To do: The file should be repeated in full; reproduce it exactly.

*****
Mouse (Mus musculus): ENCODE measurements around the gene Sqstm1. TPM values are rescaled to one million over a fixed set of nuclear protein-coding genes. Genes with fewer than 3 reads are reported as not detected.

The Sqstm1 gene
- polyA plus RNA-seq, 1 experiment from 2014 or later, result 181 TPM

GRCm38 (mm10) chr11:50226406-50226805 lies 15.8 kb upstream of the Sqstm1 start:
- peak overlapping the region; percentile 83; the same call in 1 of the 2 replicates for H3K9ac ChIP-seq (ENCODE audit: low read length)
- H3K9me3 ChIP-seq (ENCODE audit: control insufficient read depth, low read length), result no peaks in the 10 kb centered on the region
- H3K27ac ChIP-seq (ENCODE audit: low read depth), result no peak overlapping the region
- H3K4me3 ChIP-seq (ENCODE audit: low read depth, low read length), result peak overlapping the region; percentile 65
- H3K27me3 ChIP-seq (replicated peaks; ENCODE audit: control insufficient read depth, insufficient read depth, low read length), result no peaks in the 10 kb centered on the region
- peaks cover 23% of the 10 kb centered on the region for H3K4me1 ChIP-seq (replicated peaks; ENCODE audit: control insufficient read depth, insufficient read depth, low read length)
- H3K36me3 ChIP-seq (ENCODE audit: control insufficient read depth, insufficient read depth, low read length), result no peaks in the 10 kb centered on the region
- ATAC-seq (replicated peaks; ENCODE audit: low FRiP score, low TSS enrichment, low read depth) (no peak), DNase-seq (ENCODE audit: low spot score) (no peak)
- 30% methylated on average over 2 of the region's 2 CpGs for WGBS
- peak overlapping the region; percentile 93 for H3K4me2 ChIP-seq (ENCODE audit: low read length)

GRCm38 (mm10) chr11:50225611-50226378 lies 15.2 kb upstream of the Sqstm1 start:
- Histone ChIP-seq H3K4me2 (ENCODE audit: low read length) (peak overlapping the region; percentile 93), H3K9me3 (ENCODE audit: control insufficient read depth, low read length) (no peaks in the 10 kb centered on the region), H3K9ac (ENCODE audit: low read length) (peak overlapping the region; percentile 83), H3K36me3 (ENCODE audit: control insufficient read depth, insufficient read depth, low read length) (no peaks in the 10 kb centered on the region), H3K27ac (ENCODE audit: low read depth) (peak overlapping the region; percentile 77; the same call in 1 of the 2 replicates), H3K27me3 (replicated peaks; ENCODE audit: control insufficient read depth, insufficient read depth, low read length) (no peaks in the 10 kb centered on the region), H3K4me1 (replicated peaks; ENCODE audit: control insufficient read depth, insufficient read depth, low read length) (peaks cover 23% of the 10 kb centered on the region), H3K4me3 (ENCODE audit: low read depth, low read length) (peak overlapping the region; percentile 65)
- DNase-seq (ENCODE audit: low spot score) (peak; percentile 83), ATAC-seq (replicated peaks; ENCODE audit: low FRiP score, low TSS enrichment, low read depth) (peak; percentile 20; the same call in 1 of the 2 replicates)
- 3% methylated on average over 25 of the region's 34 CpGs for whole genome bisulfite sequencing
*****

Mouse (Mus musculus): ENCODE measurements around the gene Sqstm1. TPM values are rescaled to one million over a fixed set of nuclear protein-coding genes. Genes with fewer than 3 reads are reported as not detected.

The Sqstm1 gene
- polyA plus RNA-seq, 1 experiment from 2014 or later, result 181 TPM

GRCm38 (mm10) chr11:50226406-50226805 lies 15.8 kb upstream of the Sqstm1 start:
- peak overlapping the region; percentile 83; the same call in 1 of the 2 replicates for H3K9ac ChIP-seq (ENCODE audit: low read length)
- H3K9me3 ChIP-seq (ENCODE audit: control insufficient read depth, low read length), result no peaks in the 10 kb centered on the region
- H3K27ac ChIP-seq (ENCODE audit: low read depth), result no peak overlapping the region
- H3K4me3 ChIP-seq (ENCODE audit: low read depth, low read length), result peak overlapping the region; percentile 65
- H3K27me3 ChIP-seq (replicated peaks; ENCODE audit: control insufficient read depth, insufficient read depth, low read length), result no peaks in the 10 kb centered on the region
- peaks cover 23% of the 10 kb centered on the region for H3K4me1 ChIP-seq (replicated peaks; ENCODE audit: control insufficient read depth, insufficient read depth, low read length)
- H3K36me3 ChIP-seq (ENCODE audit: control insufficient read depth, insufficient read depth, low read length), result no peaks in the 10 kb centered on the region
- ATAC-seq (replicated peaks; ENCODE audit: low FRiP score, low TSS enrichment, low read depth) (no peak), DNase-seq (ENCODE audit: low spot score) (no peak)
- 30% methylated on average over 2 of the region's 2 CpGs for WGBS
- peak overlapping the region; percentile 93 for H3K4me2 ChIP-seq (ENCODE audit: low read length)

GRCm38 (mm10) chr11:50225611-50226378 lies 15.2 kb upstream of the Sqstm1 start:
- Histone ChIP-seq H3K4me2 (ENCODE audit: low read length) (peak overlapping the region; percentile 93), H3K9me3 (ENCODE audit: control insufficient read depth, low read length) (no peaks in the 10 kb centered on the region), H3K9ac (ENCODE audit: low read length) (peak overlapping the region; percentile 83), H3K36me3 (ENCODE audit: control insufficient read depth, insufficient read depth, low read length) (no peaks in the 10 kb centered on the region), H3K27ac (ENCODE audit: low read depth) (peak overlapping the region; percentile 77; the same call in 1 of the 2 replicates), H3K27me3 (replicated peaks; ENCODE audit: control insufficient read depth, insufficient read depth, low read length) (no peaks in the 10 kb centered on the region), H3K4me1 (replicated peaks; ENCODE audit: control insufficient read depth, insufficient read depth, low read length) (peaks cover 23% of the 10 kb centered on the region), H3K4me3 (ENCODE audit: low read depth, low read length) (peak overlapping the region; percentile 65)
- DNase-seq (ENCODE audit: low spot score) (peak; percentile 83), ATAC-seq (replicated peaks; ENCODE audit: low FRiP score, low TSS enrichment, low read depth) (peak; percentile 20; the same call in 1 of the 2 replicates)
- 3% methylated on average over 25 of the region's 34 CpGs for whole genome bisulfite sequencing